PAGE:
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Fritz-Rumer-Cooke Co., Inc.

By Ben Swope

        Railroads and industries have been contracting trackwork and structure construction from the inception of railroading. An early railroad contractor who is still working in this field is Columbus, Ohio based Fritz-Rumer-Cooke Co.
        Established in the year 1879, and incorporated in 1911, Fritz-Rumer-Cooke has over the years performed track and structural work for every railroad in the Columbus area, and nearly all the many industry tracks in the surrounding areas.
        To put FRC’s history in prospective, in 1879, Edison demonstrated his first successful electric light bulb, Delaware, Ohio’s own Rutherford B. Hayes was the 19th U.S. President (1877-1881), and this establishment date was a mere 10-years after the competition of the first transcontinental railroad.
        Early on, FRC did mostly bridge structure work, either of wood trestle, steel, poured concrete or cut stone. In fact, the company once owned a limestone quarry in Morrow County, Ohio, specifically to produce stone blocks for their bridge work. The quarry was served by the Eastern Branch of the T&OC RR, shipping the heavy blocks to various work sites.
        Over the years, FRC aided in the 1927 construction and expansion of the C&O mainline from Waverly to Columbus, Ohio.
        In 1930, the company was contracted with the PRR in the Grogan Yard expansion, constructing the Fields, Essex and Cleveland Ave underpass structures. These underpasses are still in place, now carrying Norfolk Southern double track mainline over these streets.
        FRC also had a hand in the major N&W Columbus area grade crossing elimination program of the early 1930’s.
        Records show in 1928, the company was contracted to construct concrete coal bunkers for The Ohio State University’s McCracken power plant. FRC and OSU records do not show if the company worked on OSU’s rail spurs, connecting the campus to the C&O RR, but one would surmise this would have occurred.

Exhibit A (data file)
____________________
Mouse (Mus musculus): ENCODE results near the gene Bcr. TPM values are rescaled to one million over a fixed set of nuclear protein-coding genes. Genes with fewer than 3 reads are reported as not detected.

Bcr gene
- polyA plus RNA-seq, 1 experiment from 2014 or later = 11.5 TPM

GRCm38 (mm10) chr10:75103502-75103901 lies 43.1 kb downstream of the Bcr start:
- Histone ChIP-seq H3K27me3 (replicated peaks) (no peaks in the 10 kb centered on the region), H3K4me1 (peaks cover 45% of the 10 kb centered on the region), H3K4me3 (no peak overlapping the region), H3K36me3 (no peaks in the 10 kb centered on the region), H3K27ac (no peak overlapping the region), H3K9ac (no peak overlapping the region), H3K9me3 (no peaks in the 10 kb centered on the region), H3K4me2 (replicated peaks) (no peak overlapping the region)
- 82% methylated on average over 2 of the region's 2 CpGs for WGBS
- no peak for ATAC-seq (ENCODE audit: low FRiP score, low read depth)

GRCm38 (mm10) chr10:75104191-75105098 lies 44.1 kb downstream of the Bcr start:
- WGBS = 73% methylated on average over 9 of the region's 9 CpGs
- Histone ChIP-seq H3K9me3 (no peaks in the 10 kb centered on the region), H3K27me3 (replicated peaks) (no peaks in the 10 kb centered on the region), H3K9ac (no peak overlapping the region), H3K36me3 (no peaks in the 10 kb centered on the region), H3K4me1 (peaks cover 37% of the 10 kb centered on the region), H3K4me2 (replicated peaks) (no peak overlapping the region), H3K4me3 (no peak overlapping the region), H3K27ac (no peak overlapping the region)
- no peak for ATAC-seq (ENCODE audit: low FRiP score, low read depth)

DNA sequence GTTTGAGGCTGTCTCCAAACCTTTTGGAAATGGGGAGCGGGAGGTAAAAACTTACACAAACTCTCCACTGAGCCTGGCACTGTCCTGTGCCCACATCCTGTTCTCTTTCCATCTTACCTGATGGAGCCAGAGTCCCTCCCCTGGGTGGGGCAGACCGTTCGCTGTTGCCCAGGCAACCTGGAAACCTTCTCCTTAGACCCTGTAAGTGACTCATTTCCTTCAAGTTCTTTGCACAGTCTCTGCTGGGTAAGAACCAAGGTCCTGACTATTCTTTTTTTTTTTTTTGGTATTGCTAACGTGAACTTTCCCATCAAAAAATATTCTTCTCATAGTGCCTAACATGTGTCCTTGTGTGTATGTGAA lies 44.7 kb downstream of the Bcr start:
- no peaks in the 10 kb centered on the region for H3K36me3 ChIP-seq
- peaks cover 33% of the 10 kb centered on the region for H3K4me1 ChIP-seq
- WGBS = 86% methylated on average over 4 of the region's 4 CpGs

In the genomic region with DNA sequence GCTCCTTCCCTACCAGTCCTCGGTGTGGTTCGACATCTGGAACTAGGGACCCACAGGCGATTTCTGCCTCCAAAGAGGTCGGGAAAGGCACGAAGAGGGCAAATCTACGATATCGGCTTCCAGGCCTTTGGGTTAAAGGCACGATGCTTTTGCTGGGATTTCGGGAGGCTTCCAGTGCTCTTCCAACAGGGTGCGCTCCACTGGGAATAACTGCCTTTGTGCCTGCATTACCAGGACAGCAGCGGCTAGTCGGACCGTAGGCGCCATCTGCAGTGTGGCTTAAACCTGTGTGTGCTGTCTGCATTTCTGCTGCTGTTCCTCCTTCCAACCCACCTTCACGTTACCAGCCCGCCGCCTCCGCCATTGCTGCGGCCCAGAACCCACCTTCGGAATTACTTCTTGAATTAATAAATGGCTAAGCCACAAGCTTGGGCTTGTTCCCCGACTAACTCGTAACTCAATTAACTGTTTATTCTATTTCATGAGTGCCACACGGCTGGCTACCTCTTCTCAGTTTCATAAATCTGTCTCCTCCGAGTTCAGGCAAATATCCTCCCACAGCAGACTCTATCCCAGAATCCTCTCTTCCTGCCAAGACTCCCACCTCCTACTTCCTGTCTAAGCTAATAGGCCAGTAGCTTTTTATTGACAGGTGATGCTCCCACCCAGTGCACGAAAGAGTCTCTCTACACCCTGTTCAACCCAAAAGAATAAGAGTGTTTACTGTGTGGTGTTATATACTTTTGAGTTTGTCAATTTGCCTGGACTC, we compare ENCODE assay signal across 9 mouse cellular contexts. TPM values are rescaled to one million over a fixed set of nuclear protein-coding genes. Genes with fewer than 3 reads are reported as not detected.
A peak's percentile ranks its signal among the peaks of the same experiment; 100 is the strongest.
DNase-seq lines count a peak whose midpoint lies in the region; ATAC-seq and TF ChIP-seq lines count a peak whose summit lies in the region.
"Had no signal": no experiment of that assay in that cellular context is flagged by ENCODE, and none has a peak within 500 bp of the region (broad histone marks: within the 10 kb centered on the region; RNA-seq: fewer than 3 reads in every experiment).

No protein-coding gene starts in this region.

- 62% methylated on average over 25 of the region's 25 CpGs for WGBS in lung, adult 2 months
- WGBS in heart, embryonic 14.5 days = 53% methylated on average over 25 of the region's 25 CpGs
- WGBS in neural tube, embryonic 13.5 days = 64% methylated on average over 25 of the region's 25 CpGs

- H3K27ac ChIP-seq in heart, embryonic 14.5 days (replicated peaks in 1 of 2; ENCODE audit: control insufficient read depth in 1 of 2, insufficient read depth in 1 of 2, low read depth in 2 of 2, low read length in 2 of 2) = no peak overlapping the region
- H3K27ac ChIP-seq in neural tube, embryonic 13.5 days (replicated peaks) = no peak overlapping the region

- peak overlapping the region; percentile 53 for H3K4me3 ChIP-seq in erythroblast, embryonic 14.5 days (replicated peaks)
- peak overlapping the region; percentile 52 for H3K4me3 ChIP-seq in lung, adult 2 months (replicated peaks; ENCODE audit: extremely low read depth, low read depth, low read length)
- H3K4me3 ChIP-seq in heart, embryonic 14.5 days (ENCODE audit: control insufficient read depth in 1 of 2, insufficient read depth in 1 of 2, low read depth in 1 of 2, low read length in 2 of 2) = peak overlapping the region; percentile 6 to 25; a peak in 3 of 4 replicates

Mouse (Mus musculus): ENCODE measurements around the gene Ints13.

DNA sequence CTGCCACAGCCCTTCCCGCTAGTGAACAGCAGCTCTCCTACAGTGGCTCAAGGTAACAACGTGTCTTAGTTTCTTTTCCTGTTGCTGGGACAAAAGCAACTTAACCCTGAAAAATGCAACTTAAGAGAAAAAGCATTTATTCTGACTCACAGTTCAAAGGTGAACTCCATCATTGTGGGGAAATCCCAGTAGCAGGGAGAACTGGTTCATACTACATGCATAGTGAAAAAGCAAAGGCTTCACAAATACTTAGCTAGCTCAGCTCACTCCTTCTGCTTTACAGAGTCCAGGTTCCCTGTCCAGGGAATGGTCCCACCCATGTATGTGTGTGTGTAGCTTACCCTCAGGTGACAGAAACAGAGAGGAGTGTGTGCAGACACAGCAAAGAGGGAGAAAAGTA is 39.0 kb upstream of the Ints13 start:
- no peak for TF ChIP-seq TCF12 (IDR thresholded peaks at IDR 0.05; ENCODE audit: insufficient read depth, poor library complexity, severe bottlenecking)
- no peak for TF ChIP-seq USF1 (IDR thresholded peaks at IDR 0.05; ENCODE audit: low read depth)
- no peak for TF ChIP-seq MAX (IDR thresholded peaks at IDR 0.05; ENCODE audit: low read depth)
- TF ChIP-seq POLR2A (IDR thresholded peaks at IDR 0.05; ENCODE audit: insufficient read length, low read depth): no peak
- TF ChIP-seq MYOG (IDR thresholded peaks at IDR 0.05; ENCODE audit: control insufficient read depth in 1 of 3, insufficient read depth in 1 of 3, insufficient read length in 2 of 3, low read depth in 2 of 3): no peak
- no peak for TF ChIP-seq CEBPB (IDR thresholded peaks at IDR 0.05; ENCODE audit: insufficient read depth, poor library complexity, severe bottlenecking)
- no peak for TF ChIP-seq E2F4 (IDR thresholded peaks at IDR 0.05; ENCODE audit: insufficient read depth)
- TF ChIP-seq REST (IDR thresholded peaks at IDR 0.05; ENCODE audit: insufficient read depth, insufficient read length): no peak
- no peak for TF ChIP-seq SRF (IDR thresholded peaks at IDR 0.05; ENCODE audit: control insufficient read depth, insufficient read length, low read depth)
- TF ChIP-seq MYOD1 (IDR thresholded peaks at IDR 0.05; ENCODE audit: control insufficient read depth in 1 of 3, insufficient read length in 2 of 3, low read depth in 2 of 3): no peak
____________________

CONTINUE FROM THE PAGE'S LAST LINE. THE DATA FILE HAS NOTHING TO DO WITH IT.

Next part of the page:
Fritz-Rumer-Cooke long held property on Woodrow Ave within the Columbus south side. Used as a tool and supply yard, this property was served by the T&OC’s Western Branch. The railroad‘s June 30, 1918 validation maps shows a single spur track labeled as “Fritz-Rumer-Cooke-Grant” ownership.
        For about 50 years, FRC’s offices were within the Columbus Union Station complex until the station’s closure in the 1970’s. Also within this station complex were several major railroad offices, where on some occasions, project bid packages were hand delivered just down the hall to the proper railroad officials.
        As Union Station closed, FRC acquired a pair of railroad passenger cars for use as company offices, being placed in the Woodrow Ave tool yard location. The railcars were an ex-EL dining car (#747), and an ex-NYC baggage car. FRC wasn’t the only railroad related industry in Columbus to have a passenger car as an office. Many may remember Silcott Railway Equipment’s office car. Interestingly, Silcott once stored locomotives on FRC’s tool yard spurs. FRC and Silcott still maintains a friendly business relationship.
        As the company grew larger it was pressed for additional office space, in late 2014 FRC moved their offices from the aging railcars next door to the old Federal Glass office building. Used longer as offices than active railcars, the railcars were found to be surplus. Components off the old EL diner car have been donated to the Erie Lackawanna Dining Car Preservation Society, aiding to restore sister car #741. Many years after active rail service was cut off to FRC’s tool yard, in 2016 the NYC baggage car was trucked off the property to ride the rails once again on the Zanesville & Western Scenic RR.
        Today, operated by the fifth generation of the Cooke family, along with about 50 dedicated employees, Fritz-Rumer-Cooke still maintains contracts with several major Class-I, regional, shortline and scenic railroads, along with many municipalities and industries with rail systems located in several States reaching well beyond Ohio.